Senator Diarmuid Wilson challenged over bribe claims
Fiann Fáil Senator said Government was bribing Labour and Fine Gael senators to support abortion legislation
Senator Diarmuid Wilson
A claim by Diarmuid Wilson (FF) that the Government was bribing Fine Gael and Labour Senators with constituency projects to support controversial legislation led to heated exchanges in the House yesterday.
Mr Wilson said it was a fact that this was happening in return for voting for the Bill to hold a referendum on the Seanad’s abolition and the abortion legislation.
He said hearing this might be uncomfortable for Minister of State Brian Hayes, who was in the House, but it was a fact.
Seanad leader Maurice Cummins (FG) challenged Mr Wilson to name those who had been offered constituency inducements. “I have no intention of naming them,’’ Mr Wilson replied. “The leader knows this to be a fact.’’
Mr Hayes said the charge was very serious. Mr Wilson had parliamentary privilege and should substantiate the charge. “Otherwise that charge remains on the record of this House.’’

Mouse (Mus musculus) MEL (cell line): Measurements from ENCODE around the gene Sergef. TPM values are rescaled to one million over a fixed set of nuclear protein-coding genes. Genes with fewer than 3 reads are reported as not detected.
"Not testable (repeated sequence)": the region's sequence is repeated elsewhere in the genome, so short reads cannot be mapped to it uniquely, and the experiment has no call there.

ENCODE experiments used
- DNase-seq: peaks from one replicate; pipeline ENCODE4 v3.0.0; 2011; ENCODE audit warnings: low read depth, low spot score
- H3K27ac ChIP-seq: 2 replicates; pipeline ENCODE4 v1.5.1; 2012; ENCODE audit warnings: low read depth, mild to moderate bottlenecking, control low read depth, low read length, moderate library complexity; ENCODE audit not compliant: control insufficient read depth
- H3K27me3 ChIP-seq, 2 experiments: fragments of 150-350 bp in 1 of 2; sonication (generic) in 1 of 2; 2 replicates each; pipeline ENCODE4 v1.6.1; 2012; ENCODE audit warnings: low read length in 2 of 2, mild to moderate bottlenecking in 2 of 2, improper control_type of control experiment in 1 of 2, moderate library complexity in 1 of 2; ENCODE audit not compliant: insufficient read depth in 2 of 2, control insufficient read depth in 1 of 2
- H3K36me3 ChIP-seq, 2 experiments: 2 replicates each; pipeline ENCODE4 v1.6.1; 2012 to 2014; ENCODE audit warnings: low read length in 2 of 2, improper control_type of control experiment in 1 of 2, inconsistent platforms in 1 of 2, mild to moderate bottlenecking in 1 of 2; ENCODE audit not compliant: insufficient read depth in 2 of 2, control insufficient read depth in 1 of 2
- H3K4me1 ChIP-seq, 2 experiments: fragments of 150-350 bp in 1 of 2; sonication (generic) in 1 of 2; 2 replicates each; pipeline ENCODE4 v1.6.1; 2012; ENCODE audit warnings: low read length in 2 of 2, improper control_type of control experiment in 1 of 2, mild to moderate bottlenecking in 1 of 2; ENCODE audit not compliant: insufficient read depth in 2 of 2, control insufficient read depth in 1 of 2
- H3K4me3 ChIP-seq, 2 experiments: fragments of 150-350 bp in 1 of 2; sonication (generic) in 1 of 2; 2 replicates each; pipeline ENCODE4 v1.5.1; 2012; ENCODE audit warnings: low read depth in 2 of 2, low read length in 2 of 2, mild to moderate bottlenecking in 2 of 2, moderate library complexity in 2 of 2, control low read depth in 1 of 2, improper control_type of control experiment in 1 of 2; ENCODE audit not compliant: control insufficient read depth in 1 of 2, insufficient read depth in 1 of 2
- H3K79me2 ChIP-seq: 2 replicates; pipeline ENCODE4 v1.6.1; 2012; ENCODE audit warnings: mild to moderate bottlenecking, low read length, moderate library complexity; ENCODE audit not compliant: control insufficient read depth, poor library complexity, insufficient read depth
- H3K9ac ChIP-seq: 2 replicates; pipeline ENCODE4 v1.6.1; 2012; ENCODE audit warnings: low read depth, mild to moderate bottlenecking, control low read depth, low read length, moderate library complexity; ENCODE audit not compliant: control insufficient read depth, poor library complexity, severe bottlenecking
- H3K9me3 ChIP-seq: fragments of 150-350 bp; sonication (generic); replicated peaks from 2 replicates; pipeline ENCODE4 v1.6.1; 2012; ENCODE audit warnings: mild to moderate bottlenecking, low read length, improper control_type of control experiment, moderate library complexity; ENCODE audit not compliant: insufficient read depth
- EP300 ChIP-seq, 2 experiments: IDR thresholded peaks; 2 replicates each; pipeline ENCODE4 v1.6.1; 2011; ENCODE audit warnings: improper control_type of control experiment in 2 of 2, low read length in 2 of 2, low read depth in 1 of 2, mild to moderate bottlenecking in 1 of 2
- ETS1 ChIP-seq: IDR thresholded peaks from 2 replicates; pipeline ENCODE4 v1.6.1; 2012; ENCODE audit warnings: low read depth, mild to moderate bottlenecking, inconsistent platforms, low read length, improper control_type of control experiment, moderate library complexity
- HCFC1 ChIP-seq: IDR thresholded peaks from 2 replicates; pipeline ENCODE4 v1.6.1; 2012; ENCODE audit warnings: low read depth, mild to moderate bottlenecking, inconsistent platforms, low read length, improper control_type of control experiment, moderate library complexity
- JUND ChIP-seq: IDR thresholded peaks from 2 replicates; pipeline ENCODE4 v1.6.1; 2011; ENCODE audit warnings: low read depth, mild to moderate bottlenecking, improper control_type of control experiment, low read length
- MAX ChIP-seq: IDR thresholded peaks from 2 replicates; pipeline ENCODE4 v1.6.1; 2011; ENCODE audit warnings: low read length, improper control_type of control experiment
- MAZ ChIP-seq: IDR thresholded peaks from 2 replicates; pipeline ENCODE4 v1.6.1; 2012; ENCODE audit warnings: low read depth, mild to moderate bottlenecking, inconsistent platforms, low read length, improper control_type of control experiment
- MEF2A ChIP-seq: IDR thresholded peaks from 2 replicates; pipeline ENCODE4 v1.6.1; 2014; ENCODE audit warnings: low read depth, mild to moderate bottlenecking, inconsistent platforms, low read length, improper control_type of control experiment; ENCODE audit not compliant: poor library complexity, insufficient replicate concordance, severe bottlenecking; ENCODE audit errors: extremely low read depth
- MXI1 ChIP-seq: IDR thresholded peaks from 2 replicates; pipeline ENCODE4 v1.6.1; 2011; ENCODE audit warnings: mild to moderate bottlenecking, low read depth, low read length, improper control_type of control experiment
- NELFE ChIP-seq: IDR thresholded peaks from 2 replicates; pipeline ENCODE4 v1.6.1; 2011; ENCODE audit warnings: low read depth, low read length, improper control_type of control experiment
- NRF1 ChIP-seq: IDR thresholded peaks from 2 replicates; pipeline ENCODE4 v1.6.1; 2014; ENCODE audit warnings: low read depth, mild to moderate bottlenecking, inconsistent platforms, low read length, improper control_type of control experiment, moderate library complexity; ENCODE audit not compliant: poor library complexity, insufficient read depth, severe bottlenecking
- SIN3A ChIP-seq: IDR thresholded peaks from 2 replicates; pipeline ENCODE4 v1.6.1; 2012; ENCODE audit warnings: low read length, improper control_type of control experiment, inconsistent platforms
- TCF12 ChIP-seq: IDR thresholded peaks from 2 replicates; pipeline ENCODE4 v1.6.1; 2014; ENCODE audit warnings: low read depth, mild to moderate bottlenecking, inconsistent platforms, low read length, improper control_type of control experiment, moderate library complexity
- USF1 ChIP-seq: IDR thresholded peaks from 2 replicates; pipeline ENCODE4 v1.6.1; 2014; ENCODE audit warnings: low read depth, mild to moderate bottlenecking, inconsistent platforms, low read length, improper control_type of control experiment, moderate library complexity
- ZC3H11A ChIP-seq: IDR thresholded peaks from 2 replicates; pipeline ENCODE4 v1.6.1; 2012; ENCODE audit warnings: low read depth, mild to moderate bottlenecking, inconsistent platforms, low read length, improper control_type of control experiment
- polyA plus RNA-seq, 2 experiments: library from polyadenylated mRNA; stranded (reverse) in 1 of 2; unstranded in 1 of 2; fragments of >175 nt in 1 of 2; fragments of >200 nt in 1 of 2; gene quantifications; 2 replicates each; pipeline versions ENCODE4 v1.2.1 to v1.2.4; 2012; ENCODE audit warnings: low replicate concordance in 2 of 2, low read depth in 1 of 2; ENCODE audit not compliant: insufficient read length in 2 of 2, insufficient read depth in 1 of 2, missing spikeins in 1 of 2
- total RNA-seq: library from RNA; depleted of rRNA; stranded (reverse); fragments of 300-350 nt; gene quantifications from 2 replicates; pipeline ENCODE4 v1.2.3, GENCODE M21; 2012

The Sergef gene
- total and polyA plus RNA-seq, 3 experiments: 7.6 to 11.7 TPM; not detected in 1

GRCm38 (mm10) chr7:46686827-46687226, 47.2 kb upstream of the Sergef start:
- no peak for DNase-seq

David Norris (Ind) intervened to say he had asked that the charge be investigated by the Committee on Procedure and Privileges. He added that everybody knew “jobs and preferment’’ had been offered.
Mr Hayes advised Mr Norris to “stop abusing your privilege in this House’’.
The exchanges took place during the final stage debate on the 32nd amendment of the Constitution (Abolition of Seanad Éireann) Bill, paving the way for the House’s abolition, which later passed all stages.
Defending the referendum, Mr Hayes said they were not talking about the last days of the Weimar republic, as some would claim.
He said he had heard outrageous claims being made about Taoiseach Enda Kenny, with “pitiful contributions’’ comparing him to Robert Mugabe and Mussolini.
“To present this proposal as some form of power grab, or the decision of a dictatorial cabal consisting of the four Ministers who make up the economic management council, is childish nonsense,” he said.
Sean D Barrett (Ind) said the Seanad was a beacon in preventing two sectarian states in Ireland. “It is a task that becomes no less urgent now than it ever was in the past.’’